You have an IQ, so the ability is there. Once you let go of the stress of making a mistake that might damage your intelligence (which it certainly won’t, or make others think less highly of your mind), I have no doubt you will begin to see improvements.


My favorite question for all of my students is this. Does knowing how to do a push-up make you stronger? No, of course not. Doing push-ups makes you stronger.

In order to get better at math, we must do it often. I said above that I do math more frequently than I walk every day. It’s true. I had some of my students in class help me do an experiment one day. The time I spent working through math problems with them and then tutoring in the evenings was almost quadruple the amount of time I spent walking.

Would you ever walk up to someone and say, “Wow, man, you are great at walking!” Probably not, because we all do it all the time. It’s more unusual when someone cannot walk well and typically has some underlying problem that prevents them from being able to do so.

Thus, when someone compliments my math abilities, I politely thank them and humbly offer that example as my reasoning. I am terrible at memorizing things, and know this about myself. So it was a lot of practice that got me to this math degree (thank you teacher who dared me to try to get one).

While I believe confidence may have the most to do with your struggles, you will still have a few years at least of practice in the wrong direction to rewire in your brain. All the time you spent thinking poorly of your math prowess set in your head to think a certain way when a problem came up. Now you will have to practice doubly hard to erase that time.

And don’t worry. In my experience, with a true attitude change, you will be surprised how quickly the fear dissolves away, and you realize just how intelligent you are.


Ask for help!

Seriously, find someone you trust and ask them to help you while you are improving. This serves two important purposes.

  1. Having someone who has an excellent understanding of mathematics there to guide you helps to feel like a team while initially overcoming your anxiety related to mathematics. They will be there to immediately help arrive at an answer when you get stuck. Over time, they should allow you to struggle more to develop independence until you feel confident enough to handle any problem on your own.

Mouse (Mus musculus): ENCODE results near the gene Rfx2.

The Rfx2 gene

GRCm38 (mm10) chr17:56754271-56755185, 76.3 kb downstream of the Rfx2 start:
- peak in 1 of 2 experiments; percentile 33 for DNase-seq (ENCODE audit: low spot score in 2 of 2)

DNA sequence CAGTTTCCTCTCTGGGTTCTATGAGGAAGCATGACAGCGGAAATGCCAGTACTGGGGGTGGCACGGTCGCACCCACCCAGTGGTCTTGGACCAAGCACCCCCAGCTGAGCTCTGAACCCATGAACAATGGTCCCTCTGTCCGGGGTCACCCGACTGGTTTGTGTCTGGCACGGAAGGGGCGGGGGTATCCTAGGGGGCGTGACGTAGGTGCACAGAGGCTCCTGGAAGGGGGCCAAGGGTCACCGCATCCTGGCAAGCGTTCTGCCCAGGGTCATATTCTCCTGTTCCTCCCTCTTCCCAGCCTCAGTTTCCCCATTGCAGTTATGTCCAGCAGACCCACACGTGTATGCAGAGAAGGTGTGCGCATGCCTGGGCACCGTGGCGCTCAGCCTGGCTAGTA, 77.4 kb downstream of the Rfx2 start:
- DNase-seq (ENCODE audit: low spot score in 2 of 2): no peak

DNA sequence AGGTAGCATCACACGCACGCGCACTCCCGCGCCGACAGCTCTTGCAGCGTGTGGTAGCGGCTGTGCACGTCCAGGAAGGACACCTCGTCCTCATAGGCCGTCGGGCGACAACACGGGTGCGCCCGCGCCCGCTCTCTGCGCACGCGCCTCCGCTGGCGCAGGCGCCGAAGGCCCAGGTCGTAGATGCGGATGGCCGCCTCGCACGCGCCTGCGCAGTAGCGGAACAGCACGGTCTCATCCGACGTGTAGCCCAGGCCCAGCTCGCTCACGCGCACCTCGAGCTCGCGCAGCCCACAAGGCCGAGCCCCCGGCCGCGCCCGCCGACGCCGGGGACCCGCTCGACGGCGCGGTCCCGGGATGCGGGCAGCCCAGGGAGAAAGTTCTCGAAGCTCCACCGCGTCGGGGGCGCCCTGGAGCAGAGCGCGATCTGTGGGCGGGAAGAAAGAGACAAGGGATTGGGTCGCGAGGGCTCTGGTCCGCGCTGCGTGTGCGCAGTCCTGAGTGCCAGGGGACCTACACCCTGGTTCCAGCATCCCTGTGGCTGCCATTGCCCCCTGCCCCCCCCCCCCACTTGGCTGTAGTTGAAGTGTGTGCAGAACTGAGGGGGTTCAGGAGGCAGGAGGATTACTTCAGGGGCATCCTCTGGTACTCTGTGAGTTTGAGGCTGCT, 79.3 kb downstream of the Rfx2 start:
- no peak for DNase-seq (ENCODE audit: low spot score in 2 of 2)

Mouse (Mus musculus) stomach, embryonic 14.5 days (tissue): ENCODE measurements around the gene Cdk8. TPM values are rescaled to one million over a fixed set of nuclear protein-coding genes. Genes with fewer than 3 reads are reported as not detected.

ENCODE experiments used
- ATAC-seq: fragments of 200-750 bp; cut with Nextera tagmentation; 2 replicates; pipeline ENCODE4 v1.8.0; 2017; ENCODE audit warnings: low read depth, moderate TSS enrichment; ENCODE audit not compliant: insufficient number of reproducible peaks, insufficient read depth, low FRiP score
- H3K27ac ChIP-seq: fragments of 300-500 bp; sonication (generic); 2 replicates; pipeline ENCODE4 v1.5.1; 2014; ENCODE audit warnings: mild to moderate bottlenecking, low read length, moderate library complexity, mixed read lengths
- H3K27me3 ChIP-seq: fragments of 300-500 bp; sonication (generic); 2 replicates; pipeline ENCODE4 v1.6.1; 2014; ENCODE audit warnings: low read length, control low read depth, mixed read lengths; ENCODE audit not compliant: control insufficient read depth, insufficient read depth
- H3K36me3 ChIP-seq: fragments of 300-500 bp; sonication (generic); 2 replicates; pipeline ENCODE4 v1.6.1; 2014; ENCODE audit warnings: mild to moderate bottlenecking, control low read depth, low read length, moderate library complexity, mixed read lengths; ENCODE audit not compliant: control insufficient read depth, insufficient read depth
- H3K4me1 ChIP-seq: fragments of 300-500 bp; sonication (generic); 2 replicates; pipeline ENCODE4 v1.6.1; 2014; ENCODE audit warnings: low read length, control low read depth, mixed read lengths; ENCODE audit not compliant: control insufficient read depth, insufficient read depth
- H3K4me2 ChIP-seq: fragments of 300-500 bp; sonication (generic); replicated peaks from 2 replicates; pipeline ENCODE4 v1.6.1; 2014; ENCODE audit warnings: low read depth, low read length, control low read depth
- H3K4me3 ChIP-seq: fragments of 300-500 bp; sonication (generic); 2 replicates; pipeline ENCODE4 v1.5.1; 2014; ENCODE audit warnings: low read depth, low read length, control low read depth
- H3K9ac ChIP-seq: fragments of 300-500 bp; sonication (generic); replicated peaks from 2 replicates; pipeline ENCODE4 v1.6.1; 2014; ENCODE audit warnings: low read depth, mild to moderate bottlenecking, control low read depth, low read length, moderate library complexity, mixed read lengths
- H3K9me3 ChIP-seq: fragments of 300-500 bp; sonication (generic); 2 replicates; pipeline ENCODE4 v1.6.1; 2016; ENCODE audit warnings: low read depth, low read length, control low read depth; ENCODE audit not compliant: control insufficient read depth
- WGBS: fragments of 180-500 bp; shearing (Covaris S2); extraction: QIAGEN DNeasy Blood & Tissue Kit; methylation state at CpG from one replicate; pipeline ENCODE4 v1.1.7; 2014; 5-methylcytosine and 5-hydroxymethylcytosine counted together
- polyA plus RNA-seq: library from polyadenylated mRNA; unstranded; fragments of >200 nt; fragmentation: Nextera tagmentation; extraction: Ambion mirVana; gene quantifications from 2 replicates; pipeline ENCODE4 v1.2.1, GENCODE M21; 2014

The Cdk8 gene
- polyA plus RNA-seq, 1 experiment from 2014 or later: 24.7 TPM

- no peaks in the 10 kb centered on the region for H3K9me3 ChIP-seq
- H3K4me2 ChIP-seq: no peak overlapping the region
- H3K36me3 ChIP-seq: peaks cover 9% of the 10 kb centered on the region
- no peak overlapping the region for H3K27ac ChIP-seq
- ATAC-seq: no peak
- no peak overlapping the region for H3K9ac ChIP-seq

2. They are going to see your improvements before you are. This is why you need to trust your math guru. If you believe their words and know they come from a place of genuine caring, you will know there must be something to their telling you that you are getting better!

This takes humility as asking for help can be difficult, especially for someone intelligent. I’m sure that so many subjects must come naturally for you, so to have to ask for help may be a new experience. I assure you that no real teacher or tutor will ever think less of you or degrade you for it.

Even people who struggle have an issue asking for help because no one wants to feel dumb. Let me tell you now so that no one else can ever take it away from you: Asking for help is the key to success, especially in academics. It does not make you dumb. Anyone who thinks or says differently has not yet overcome their own anxiety about asking for help in the areas they are aware of in their own lives.


Perhaps I’m wrong and you feel confident and are sure that the problem lies elsewhere. I do believe, however, that with these tips, any one or combination of them, can help you see improvements. Again, I believe in you and know that your future is bright in every academic area.

Thank you for letting me be a part of your math journey!

How much do Online Tutors earn?

As I have been getting quite a kick out of answering these questions I find online, I would like to attempt to shed some light on this area. This answer, like so many others pondering a monetary value assigned to a skill, is largely dependent on a number of factors:

  • Your Credentials
  • Your Tutoring Medium
  • Your Subject Area
  • Your Demand

Let’s look at each in just a little detail so as not to make a monster wall of text but still provide some meat to dig into. (I personally tutor math, so the example numbers I use will be based on that information.)

Your Credentials

As with any job, the more capable you are, the more people are willing to pay you. As a general rule of thumb, high school students charge $15–20 per hour, college students charge up to $30, individuals with a bachelor’s degree move up to $40, and master’s degrees go to $50+ per session.

Typically, this would vary slightly due to geographic location. Large, more affluent cities will be willing to pay higher rates on average than smaller towns. Conversely, areas with less tutors in your specialty may let you set your own rates. Buuuut, the online world doesn’t care about any of that.

In my mid-sized city with one of the lowest costs of living in the United States, families couldn’t care less that some New York tutors charge up to $150/hr because they are paying $40/hr for excellent teachers. My advice, figure out what your specialty averages overall, and charge that.

Your Tutoring Medium

This could honestly be the largest deciding factor in this list. What I mean by medium is how you choose to go about offering your services. Should you choose a tutoring service such as Wyzant to simply list yourself as an in-person tutor, the values would be very similar to what I stated above.